A lot of what I write is due to a question. Yesterday someone asked me, “What have you written that explains how you respond to the addictive process?” I realized that I didn’t have anything that provided a simple overview of how we approach addiction.
Every person has a core driver. There is that something that they care about very deeply. There are secondary passions. Life events shape and reshape those inner drivers.
For the addict, something at a deep level has gone wrong. Something that could be very good has become very destructive. How do we identify what has gone wrong? How do we change it?
The simplest answer to that is the center of a person’s pain. We can only be hurt by what we care about. Pain points to places of deep caring. Deep caring points to the very purpose God has for a person. It is his gifting or his calling. When we do what God has called us to do in a way that impacts the world around us, we feel significant. We have value and meaning.
Our methodology for helping the addict is simple. Find the driver. Heal the wounds. Point the person to the place of his calling. And teach him the difference between doing the call of God in his own strength vs. walking it out in partnership with God.
The easiest starting point is generally identifying the person’s deep pain areas. Pain usually identifies “Who did it?” We think that if we can identify the “cause,” we can alleviate the hurt. A better question is “Why does it hurt?” The deepest pain will come because something in the person was violated. For some, deep pain looks like rejection. For others, it is abandonment or being taken for granted.
What hurts is not necessarily obvious. One time, I was working with a man who had been “abandoned” by a girl friend. I was trying to identify with the emotional pain he was feeling. After questioning him further, I realized that his pain was much more about his ego. It wasn’t that she left that hurt. It was that she left for a particular person. He took her choice of a particular person as a personal insult to his ego. “She made me look like a fool.” The pain had nothing to do with her leaving or him being alone. He was upset because his “reputation” had been hurt.
Why it hurts is very important. It helps us identify the driver of the pain. The driver points us to the passion and then to the purpose. The one who cared about reputation was a pride person. That would be the negative side of his personality. The positive side is that he is motivated by the opinions of others. If used right, that motivation would make him good at leading others. Because he cares about what others think, he would be careful with what he says and how he says it. People who are willing to adjust their responses to best impact others are good influencers.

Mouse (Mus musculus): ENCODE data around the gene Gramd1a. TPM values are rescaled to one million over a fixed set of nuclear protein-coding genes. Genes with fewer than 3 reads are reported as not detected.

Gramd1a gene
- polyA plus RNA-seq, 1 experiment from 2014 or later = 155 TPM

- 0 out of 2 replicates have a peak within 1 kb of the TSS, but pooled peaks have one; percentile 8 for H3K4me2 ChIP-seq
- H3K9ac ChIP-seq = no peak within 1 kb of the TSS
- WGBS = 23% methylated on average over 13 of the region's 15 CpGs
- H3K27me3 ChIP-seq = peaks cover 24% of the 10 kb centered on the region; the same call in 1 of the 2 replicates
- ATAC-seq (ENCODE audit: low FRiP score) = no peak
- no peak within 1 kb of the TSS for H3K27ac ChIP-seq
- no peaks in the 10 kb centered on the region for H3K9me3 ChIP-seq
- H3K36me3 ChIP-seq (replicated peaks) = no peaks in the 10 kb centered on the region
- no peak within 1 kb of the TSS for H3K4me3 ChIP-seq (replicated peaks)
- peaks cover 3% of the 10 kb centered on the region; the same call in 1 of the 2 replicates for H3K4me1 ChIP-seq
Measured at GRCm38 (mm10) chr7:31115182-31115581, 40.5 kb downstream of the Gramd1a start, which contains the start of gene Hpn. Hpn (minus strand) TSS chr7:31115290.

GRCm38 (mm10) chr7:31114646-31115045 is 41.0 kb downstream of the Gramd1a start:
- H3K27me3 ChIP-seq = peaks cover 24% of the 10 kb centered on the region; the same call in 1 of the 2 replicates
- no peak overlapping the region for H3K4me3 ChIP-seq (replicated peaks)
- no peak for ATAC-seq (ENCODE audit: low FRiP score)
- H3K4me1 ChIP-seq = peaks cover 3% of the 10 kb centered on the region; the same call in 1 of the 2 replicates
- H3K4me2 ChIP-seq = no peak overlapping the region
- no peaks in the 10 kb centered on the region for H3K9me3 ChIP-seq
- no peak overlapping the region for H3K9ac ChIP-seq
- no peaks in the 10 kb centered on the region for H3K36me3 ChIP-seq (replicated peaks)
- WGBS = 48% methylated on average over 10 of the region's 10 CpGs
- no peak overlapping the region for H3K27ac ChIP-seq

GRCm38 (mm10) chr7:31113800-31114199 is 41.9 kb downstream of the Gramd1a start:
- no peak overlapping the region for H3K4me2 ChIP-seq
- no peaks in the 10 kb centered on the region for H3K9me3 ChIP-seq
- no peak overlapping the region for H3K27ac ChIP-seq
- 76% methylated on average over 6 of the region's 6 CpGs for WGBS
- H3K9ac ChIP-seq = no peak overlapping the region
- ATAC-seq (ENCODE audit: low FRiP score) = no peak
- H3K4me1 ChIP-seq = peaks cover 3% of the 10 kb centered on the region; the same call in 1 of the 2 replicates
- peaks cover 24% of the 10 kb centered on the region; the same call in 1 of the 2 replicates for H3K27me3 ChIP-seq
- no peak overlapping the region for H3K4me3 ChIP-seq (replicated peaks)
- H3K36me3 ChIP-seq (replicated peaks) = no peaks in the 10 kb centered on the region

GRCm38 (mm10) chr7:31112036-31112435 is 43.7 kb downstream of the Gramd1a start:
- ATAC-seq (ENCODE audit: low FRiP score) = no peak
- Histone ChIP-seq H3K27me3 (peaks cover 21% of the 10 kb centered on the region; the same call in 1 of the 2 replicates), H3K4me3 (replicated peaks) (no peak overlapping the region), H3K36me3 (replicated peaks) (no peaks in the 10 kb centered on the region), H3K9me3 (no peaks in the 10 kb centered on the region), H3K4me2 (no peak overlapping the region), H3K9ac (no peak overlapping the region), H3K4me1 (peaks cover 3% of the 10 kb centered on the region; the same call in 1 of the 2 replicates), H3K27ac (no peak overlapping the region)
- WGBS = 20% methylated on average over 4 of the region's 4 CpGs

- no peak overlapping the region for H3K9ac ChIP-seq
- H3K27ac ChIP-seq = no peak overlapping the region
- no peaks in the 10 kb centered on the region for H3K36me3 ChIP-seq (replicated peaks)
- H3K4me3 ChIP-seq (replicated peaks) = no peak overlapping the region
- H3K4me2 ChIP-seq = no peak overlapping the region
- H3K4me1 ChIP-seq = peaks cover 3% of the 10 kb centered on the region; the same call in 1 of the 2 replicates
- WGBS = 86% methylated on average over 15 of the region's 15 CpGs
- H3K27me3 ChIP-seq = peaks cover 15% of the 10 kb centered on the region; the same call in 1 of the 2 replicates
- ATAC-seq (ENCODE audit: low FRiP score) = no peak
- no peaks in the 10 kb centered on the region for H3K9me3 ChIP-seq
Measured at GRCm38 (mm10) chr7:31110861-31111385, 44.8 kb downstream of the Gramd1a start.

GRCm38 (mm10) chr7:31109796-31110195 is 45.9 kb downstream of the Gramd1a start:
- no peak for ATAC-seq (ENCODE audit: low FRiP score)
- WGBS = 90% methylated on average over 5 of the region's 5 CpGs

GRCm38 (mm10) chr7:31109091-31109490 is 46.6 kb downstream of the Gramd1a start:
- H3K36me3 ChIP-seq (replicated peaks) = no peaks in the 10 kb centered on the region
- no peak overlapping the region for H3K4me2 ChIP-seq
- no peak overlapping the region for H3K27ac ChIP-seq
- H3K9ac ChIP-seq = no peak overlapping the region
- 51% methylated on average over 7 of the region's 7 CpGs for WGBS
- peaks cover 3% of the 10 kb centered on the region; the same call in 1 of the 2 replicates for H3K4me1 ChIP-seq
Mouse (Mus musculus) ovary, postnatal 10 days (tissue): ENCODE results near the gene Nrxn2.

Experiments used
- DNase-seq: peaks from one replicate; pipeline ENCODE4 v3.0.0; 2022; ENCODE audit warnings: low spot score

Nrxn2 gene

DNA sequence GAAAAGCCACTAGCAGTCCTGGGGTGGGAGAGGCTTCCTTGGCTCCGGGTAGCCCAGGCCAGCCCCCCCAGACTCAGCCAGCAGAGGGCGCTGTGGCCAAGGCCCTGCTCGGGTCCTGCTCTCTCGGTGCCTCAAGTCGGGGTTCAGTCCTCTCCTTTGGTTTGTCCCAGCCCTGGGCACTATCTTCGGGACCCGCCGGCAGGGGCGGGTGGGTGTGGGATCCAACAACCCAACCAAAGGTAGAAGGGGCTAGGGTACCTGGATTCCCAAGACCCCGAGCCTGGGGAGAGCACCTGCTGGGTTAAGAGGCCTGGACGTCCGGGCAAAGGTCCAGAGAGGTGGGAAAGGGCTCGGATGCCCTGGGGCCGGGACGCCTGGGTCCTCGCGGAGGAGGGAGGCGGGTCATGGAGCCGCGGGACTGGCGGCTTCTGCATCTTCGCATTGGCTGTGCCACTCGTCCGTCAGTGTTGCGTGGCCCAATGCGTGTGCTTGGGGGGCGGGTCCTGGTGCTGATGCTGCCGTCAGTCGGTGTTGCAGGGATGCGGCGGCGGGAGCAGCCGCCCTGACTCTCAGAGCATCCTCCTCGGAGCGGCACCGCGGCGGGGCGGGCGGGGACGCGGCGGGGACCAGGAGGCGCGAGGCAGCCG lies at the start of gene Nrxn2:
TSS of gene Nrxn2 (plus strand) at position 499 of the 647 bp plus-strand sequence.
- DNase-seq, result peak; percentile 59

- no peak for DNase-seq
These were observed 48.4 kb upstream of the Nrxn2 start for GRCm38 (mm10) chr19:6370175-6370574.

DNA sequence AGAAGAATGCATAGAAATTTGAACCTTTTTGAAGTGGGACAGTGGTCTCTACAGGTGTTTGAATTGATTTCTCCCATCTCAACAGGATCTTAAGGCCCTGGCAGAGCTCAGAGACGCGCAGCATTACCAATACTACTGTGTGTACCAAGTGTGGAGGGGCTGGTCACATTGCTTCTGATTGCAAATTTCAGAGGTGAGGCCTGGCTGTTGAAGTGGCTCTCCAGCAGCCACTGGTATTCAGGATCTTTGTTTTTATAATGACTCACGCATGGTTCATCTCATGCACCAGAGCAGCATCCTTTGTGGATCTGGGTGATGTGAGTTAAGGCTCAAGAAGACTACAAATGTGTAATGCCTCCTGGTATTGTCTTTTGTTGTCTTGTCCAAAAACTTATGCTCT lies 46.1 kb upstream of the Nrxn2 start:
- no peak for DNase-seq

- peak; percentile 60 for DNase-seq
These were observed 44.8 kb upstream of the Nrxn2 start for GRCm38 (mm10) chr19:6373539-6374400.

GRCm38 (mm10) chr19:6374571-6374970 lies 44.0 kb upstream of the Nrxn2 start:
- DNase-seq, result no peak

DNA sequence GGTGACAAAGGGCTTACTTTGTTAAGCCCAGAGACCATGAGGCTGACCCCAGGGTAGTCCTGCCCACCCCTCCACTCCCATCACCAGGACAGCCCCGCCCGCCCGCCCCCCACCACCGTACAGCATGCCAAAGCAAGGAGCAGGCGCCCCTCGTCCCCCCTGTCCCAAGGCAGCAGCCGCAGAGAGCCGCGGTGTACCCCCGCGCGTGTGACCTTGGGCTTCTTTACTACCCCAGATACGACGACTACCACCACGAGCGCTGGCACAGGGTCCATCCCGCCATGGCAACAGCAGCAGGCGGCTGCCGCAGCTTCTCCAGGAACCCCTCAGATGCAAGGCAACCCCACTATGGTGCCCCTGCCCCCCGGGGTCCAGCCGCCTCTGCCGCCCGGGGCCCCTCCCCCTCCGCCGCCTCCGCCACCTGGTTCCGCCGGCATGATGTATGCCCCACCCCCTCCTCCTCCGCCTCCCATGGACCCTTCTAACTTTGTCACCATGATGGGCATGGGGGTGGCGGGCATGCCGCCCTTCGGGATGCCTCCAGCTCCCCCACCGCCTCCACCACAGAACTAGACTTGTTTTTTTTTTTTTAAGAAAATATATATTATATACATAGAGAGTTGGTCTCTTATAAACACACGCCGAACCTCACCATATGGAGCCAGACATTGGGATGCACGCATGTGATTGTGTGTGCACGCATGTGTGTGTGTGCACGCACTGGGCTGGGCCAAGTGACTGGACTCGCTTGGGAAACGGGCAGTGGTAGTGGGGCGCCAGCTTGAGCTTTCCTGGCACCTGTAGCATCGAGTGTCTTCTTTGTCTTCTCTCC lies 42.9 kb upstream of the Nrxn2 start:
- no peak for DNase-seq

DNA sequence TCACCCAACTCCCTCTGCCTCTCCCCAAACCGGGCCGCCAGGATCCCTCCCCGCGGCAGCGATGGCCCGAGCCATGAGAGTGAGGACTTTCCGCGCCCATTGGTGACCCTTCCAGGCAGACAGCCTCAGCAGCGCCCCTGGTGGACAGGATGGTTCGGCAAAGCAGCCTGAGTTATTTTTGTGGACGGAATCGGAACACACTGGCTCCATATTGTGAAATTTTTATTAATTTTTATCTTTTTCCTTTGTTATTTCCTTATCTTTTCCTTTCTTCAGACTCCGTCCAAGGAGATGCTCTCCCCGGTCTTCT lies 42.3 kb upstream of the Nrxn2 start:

A pride person does what he does to look good to people. A godly influencer does what he does to help others become whom God has designed them to become. Pride is a perversion of the purpose of a person meant to be a godly influencer.
Some struggle with bitterness. Bitterness happens when a person cares deeply about relationship and also about reputation. A person who struggles with bitterness want to be able to create harmony in his relationships, but still be an influencer. When the people around him reject his attempts to be this influencer and cut off relationship, the wound is deep because of what the person cares about.
For this person, I remind them that we cannot create any kind of response in another person. Every person responds according to his own heart. Our attempts to influence are just that. An attempt. The person’s response is his own. It is not caused by anything we can do or say. We may be a trigger, but that is the extent of our influence.
Every negative driver has within it a core value that is God created. The bitter person wants to create better relationships. The pride person wants to help others perform according to their potential. In the addict, the driver has become extremely toxic. The negative side has taken over in a way that leaves little hope for getting better.
This is our method. The hard part is to see from the wound to the driver. Then to the call of God. Next to the consistent response needed to move the person to health. Once that pathway is identified, it is mostly a matter of helping the person consistently respond in a way that he gets better.
Getting healthy generally boils down to one consistent response over a period of time. For some, that is to stop hiding behaviors. For others, that is to turn away from selfishness and to serve. There generally is one identifiable response that will be the key to life transformation.
For those interested, you can go to effectiveheartchange.com and look for the free download called “The Transforming Response” or follow this link or this download. It has a list of twenty one unhealthy drivers and the corresponding obedience needed to get free. There is hope when we take the steps to become the person God has called us to be!